Note: When the mgmt vrf is specified, the keepalive peer addresses are the IPs assigned to the out-of-band management interfaces. When using DHCP IP address assignments on the OOB management network, it is required that DHCP reservations are created for VSX paired switches to avoid future keepalive failures.
Step 2 Mouse-over the role value of primary to display the values for each individual switch, then right-click.
Step 3 In the Modify Parameters window, click primary under RSVDC-CORE1-2, select secondary from the menu, then click SAVE CHANGES.
Note: Hovering the mouse over per-switch values displays the specific value assigned per switch.
Step 4 Modify the VSX keep alive peer and source parameters by right-clicking on the values.
Step 5 Assign the maximum MTU value to the VSX ISL physical interfaces.
interface 1/1/31 mtu 9198 interface 1/1/32 mtu 9198
Step 1 Create core-to-access MC-LAG interfaces.
interface lag 1 multi-chassis description RACK-1 no shutdown no routing vlan trunk native 1 vlan trunk allowed all lacp mode active spanning-tree root-guard interface lag 2 multi-chassis description RACK-2 no shutdown no routing vlan trunk native 1 vlan trunk allowed all lacp mode active spanning-tree root-guard
Note: MC-LAG interfaces can scope trunked VLANs to only those required for a specific downstream rack. Tagging all VLANs on all core-to-access MC-LAGs supports ubiquitous host mobility across all racks within the two-tier structure and reduces the administrative overhead of maintaining VLAN assignments per rack.
Step 2 Assign physical interfaces to MC-LAGs supporting access switches.
interface 1/1/1 description RSVDC-ACCESS1-1 no shutdown mtu 9198 lag 1 interface 1/1/2 description RSVDC-ACCESS1-2 no shutdown mtu 9198 lag 1 interface 1/1/3 description RSVDC-ACCESS2-1 no shutdown mtu 9198 lag 2 interface 1/1/4 description RSVDC-ACCESS2-2 no shutdown mtu 9198 lag 2
Step 3 Remove the following configuration line from interfaces 1/1/1–1/1/4: vlan access 1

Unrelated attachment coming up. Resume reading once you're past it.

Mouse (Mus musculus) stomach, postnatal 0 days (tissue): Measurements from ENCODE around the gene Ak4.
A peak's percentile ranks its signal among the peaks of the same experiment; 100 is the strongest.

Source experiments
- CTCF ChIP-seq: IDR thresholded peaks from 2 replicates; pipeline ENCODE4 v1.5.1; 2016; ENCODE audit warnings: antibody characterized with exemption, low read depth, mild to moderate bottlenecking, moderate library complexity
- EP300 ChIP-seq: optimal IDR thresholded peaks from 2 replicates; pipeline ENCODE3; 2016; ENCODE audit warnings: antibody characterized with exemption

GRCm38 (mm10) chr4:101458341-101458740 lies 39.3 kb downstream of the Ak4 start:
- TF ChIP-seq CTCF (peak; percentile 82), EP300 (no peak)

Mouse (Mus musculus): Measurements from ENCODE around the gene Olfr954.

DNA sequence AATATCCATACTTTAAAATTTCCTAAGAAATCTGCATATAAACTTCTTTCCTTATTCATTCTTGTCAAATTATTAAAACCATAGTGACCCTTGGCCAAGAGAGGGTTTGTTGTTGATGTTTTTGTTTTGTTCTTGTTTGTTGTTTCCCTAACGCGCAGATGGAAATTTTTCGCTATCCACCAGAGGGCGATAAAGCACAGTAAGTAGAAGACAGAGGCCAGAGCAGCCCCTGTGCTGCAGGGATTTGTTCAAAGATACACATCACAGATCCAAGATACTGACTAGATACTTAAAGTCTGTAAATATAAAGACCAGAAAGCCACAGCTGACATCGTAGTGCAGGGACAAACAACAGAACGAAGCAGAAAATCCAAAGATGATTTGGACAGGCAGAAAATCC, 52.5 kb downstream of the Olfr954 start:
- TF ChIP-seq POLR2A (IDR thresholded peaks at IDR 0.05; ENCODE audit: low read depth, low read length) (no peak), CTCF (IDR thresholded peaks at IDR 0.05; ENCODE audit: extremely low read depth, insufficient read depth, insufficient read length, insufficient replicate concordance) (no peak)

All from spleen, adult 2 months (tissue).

Note: Interface LAG assignments and VLAN access statements cannot be assigned to an interface simultaneously. An error occurs when saving the MultiEdit configuration, if the vlan access 1 statement is not removed.
Step 1 Configure VLAN switched virtual interfaces (SVIs) for data center host VLANs. Core switches provide the default gateway to downstream data center hosts. An active gateway IP and MAC address are configured for each VLAN to allow both core switches to represent the same IP gateway.
interface vlan101 description PROD-WEB-SVI ip mtu 9198 ip address 10.1.101.2/24 active-gateway ip mac 02:00:0a:01:65:01 active-gateway ip 10.1.101.1 interface vlan102 description PROD-DB-SVI ip mtu 9198 ip address 10.1.102.2/24 active-gateway ip mac 02:00:0a:01:66:01 active-gateway ip 10.1.102.1
Note: The example active gateway MAC address associated with the virtual IP sets the locally administered bit to “1” and embeds a hexadecimal representation of the active gateway IP in the last four octets.
Step 2 Mouse-over the VLAN 101 ip address value of 10.1.101.2, right-click to set per switch values, set the ip address of RSVDC-CORE1-2 to 10.1.101.3, and click SAVE CHANGES.
Step 3 Mouse-over the VLAN 102 ip address value of 10.1.102.2, right-click to set per switch values, set the ip address of RSVDC-CORE1-2 to 10.1.102.3, and click SAVE CHANGES.
The routed transit VLAN allows external network reachability over the VSX ISL if an external link fails on one of the core switches.
VSX combines two separate switches into a single, logical Layer 2 switch. Layer 3 functions remain independent. A routed transit VLAN is created to support IP routing between the core switches. An OSPF adjacency is defined between the switches over the VLAN, which shares loopback IP address reachability used later in BGP configuration. External reachability information is shared over an iBGP peering.
Step 1 Create the OSPF process.
router ospf 1 router-id 10.18.0.1 passive-interface default area 0.0.0.0
Step 2 Mouse-over the OSPF router ID value, right-click to set per switch values, set the router-id of RSVDC-CORE-1-2 to 10.18.0.2, and click SAVE CHANGES.
Step 3 Create core switch loopback interfaces. The loopback IP should be the same value assigned to the OSPF router-id.
interface loopback 0 ip address 10.18.0.1/32 ip ospf 1 area 0.0.0.0
Step 4 Mouse-over the loopback 0 ip address value, right-click to set per switch values, set the ip address of RSVDC-CORE1-2 to 10.18.0.2/32, and click SAVE CHANGES.
Step 5 Configure the transit VLAN SVI.
interface vlan4000 description CORE-ROUTED-TRANSIT-SVI ip mtu 9198 ip address 10.18.0.254/31 ip ospf 1 area 0.0.0.0 ip ospf network point-to-point no ip ospf passive
Step 6 Mouse-over the transit VLAN ip address value 10.18.0.254, right-click to set per switch values, set the ip address of RSVDC-CORE1-2 to 10.18.0.255/31, and click SAVE CHANGES.
In a Layer 2 two-tier architecture, the core switches typically connect directly to external networks. This example deployment connects to an upstream campus network. It is common to place firewalls between the data center and a campus network for granular policy enforcement. Access control lists (ACLs) also can be used to augment firewall policy or in place of a firewall, when policy complexity does not require a dedicated appliance.